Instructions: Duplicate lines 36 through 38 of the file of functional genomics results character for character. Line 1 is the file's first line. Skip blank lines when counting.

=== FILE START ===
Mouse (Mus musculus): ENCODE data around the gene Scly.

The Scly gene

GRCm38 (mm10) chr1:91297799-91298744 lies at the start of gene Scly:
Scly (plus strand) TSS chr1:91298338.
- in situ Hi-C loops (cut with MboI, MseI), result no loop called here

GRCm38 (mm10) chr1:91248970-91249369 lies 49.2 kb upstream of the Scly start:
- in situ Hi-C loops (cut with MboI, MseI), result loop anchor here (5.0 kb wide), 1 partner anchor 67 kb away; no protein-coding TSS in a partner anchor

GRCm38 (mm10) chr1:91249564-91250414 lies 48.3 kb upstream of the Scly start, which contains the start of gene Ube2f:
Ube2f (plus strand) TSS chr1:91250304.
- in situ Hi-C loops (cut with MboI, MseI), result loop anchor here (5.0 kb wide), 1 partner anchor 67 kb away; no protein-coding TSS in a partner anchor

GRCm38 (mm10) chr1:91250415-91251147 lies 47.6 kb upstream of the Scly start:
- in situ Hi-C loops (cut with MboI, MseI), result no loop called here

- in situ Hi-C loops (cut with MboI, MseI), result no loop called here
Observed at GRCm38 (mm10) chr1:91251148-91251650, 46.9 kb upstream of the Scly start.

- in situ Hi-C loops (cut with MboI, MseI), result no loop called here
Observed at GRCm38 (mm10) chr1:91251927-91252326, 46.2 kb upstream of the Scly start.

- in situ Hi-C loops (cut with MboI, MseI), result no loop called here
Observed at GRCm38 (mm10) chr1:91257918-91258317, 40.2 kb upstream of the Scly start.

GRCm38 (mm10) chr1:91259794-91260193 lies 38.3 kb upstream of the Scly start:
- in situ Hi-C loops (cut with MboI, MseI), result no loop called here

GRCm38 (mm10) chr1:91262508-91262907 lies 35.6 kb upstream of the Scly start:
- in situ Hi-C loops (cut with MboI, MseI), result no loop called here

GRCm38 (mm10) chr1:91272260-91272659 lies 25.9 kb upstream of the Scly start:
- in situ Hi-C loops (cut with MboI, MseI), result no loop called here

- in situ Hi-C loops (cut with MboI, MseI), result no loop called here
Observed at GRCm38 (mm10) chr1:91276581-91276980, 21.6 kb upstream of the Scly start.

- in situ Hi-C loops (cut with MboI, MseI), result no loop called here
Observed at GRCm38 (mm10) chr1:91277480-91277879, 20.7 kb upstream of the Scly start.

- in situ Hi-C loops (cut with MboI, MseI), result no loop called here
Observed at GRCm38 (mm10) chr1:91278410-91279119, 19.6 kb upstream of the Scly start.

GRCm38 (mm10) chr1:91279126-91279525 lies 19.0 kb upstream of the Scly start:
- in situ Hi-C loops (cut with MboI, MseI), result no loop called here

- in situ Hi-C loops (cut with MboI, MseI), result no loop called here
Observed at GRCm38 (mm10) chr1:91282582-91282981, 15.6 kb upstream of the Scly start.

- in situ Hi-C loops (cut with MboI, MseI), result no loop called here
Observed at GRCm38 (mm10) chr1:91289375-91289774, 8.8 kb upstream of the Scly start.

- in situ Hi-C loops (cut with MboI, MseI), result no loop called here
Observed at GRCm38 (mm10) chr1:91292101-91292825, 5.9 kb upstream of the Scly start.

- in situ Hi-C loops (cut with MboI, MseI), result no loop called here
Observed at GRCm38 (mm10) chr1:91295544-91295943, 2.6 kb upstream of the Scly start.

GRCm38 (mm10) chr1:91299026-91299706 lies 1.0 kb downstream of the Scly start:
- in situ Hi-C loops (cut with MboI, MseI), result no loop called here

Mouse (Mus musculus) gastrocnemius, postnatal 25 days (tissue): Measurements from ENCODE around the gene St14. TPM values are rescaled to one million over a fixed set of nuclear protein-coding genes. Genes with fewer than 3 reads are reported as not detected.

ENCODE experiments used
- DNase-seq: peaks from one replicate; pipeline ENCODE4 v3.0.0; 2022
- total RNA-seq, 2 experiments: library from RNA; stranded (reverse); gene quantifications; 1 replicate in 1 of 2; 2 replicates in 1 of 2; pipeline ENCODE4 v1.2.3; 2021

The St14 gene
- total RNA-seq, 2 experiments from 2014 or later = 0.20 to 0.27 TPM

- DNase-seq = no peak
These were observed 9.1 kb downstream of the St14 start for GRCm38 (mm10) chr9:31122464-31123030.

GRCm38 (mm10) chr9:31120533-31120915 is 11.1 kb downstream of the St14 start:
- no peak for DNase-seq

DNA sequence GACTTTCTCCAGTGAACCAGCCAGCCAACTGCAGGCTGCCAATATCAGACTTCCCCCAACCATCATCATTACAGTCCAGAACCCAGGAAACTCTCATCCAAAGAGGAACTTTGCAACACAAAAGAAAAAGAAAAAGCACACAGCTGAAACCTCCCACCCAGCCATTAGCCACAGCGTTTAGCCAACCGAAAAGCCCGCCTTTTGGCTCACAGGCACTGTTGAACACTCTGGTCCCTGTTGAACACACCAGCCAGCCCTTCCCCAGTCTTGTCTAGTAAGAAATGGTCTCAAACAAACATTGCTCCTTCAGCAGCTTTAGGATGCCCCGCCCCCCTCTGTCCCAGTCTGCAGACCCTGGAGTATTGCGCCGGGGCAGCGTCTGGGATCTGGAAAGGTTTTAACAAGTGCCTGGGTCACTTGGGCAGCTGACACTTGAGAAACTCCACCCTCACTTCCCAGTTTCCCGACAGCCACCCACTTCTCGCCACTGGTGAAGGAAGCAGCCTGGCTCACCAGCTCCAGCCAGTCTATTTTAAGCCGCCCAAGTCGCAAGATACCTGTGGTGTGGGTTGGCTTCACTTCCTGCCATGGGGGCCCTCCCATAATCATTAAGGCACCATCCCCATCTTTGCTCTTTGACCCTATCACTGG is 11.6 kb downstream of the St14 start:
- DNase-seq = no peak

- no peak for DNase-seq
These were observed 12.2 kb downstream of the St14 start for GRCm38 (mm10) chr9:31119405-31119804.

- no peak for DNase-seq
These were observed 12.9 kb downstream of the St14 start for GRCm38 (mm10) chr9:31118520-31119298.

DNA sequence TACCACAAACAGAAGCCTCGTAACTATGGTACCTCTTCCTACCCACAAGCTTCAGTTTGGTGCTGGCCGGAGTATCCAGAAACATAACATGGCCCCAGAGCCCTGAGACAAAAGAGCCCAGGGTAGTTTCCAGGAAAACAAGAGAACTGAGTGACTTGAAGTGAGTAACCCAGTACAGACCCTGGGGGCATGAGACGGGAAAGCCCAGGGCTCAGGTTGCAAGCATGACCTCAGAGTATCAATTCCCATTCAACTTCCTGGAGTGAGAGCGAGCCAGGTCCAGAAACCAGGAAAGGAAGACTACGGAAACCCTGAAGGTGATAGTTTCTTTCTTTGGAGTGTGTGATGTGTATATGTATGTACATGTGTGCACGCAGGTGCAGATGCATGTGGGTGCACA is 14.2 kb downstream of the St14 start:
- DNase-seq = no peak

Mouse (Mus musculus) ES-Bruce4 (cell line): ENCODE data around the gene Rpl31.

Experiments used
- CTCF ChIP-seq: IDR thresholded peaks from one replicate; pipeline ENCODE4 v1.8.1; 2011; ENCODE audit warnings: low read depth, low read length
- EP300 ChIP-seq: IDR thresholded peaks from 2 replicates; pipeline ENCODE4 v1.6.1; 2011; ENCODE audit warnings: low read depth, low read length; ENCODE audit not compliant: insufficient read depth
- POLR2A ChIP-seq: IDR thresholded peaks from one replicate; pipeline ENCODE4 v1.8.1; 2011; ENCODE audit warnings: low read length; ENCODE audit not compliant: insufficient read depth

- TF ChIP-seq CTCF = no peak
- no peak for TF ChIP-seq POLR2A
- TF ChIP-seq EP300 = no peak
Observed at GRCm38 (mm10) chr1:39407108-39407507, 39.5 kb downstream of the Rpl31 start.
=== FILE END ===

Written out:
Observed at GRCm38 (mm10) chr1:91289375-91289774, 8.8 kb upstream of the Scly start.

- in situ Hi-C loops (cut with MboI, MseI), result no loop called here
Observed at GRCm38 (mm10) chr1:91292101-91292825, 5.9 kb upstream of the Scly start.